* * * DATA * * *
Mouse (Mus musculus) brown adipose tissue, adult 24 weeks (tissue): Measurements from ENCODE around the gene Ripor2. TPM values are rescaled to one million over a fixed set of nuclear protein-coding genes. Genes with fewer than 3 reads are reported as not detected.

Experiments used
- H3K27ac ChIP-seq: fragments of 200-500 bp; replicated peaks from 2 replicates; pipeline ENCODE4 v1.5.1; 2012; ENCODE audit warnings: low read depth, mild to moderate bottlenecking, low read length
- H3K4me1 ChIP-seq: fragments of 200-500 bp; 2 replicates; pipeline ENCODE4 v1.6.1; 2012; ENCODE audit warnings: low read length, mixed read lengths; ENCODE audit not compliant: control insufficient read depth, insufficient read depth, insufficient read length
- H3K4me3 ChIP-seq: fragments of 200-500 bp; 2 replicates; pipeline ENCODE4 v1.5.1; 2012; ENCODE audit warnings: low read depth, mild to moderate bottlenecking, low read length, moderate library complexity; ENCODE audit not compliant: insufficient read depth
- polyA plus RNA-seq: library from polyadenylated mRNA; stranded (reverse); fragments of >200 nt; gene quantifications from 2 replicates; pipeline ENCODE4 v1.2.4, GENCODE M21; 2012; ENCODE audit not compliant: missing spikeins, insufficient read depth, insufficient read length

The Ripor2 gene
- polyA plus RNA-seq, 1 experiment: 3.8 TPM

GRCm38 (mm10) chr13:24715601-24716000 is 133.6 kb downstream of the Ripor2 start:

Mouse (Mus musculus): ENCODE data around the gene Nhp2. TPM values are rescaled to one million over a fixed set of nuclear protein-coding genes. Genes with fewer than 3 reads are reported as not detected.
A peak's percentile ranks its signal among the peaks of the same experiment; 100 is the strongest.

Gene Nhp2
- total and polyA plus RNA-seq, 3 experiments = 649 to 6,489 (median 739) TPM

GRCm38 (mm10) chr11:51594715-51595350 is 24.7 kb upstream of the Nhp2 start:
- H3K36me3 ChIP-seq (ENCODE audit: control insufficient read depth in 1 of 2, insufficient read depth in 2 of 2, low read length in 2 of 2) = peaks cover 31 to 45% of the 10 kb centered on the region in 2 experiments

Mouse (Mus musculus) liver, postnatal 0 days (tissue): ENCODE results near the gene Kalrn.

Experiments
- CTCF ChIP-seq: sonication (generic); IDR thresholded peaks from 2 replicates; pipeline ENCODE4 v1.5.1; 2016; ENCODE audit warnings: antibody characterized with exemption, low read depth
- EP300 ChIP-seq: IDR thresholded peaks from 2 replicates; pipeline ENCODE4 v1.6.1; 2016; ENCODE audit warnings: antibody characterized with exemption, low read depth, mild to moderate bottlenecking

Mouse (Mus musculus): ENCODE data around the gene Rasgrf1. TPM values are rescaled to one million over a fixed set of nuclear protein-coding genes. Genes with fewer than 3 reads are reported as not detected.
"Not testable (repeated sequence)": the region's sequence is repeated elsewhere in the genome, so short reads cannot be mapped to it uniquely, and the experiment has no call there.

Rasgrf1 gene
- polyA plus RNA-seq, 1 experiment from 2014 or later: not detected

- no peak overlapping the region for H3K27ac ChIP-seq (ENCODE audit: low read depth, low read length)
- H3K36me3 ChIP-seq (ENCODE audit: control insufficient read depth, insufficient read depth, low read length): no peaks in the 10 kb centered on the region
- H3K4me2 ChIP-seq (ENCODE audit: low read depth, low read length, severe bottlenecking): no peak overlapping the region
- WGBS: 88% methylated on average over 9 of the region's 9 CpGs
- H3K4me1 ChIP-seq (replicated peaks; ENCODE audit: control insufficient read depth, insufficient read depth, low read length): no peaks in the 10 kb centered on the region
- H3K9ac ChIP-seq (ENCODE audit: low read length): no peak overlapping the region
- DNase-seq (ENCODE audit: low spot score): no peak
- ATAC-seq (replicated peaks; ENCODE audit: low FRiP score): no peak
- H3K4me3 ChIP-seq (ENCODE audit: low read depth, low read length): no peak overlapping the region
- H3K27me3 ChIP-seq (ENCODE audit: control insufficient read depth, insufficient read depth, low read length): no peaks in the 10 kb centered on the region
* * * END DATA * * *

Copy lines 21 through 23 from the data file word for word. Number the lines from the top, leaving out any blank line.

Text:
"Not testable (repeated sequence)": the region's sequence is repeated elsewhere in the genome, so short reads cannot be mapped to it uniquely, and the experiment has no call there.

Rasgrf1 gene
- polyA plus RNA-seq, 1 experiment from 2014 or later: not detected